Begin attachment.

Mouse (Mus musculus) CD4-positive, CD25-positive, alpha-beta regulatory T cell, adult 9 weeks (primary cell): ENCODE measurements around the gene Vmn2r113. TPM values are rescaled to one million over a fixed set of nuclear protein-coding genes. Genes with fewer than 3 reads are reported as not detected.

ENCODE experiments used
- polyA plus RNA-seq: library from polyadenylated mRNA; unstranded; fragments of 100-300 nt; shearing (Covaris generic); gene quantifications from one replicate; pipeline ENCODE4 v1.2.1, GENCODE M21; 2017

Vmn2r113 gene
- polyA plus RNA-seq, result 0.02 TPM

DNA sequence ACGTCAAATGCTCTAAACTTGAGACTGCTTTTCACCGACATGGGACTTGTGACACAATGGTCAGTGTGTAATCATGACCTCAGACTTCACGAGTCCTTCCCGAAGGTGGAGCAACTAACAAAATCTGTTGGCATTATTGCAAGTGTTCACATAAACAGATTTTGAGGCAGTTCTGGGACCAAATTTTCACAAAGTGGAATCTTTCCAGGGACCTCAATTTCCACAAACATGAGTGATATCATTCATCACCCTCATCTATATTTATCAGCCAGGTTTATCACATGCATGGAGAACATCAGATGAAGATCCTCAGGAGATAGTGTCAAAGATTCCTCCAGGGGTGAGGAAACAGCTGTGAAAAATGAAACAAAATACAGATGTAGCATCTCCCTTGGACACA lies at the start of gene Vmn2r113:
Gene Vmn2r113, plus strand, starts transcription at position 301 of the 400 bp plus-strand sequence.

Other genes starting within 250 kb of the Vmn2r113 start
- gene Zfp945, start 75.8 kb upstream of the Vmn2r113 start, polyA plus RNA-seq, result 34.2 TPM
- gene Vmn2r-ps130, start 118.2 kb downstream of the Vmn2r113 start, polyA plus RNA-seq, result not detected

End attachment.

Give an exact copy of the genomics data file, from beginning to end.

Mouse (Mus musculus) CD4-positive, CD25-positive, alpha-beta regulatory T cell, adult 9 weeks (primary cell): ENCODE measurements around the gene Vmn2r113. TPM values are rescaled to one million over a fixed set of nuclear protein-coding genes. Genes with fewer than 3 reads are reported as not detected.

ENCODE experiments used
- polyA plus RNA-seq: library from polyadenylated mRNA; unstranded; fragments of 100-300 nt; shearing (Covaris generic); gene quantifications from one replicate; pipeline ENCODE4 v1.2.1, GENCODE M21; 2017

Vmn2r113 gene
- polyA plus RNA-seq, result 0.02 TPM

DNA sequence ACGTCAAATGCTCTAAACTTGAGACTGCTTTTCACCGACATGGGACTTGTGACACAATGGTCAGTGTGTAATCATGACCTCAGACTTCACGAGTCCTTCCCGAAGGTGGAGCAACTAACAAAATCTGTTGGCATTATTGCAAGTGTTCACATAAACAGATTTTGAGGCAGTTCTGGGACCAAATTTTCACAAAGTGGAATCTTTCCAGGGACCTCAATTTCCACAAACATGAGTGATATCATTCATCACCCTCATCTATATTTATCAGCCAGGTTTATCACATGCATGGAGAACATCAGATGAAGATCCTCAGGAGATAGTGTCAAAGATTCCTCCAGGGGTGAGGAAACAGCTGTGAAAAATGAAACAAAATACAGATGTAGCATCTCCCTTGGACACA lies at the start of gene Vmn2r113:
Gene Vmn2r113, plus strand, starts transcription at position 301 of the 400 bp plus-strand sequence.

Other genes starting within 250 kb of the Vmn2r113 start
- gene Zfp945, start 75.8 kb upstream of the Vmn2r113 start, polyA plus RNA-seq, result 34.2 TPM
- gene Vmn2r-ps130, start 118.2 kb downstream of the Vmn2r113 start, polyA plus RNA-seq, result not detected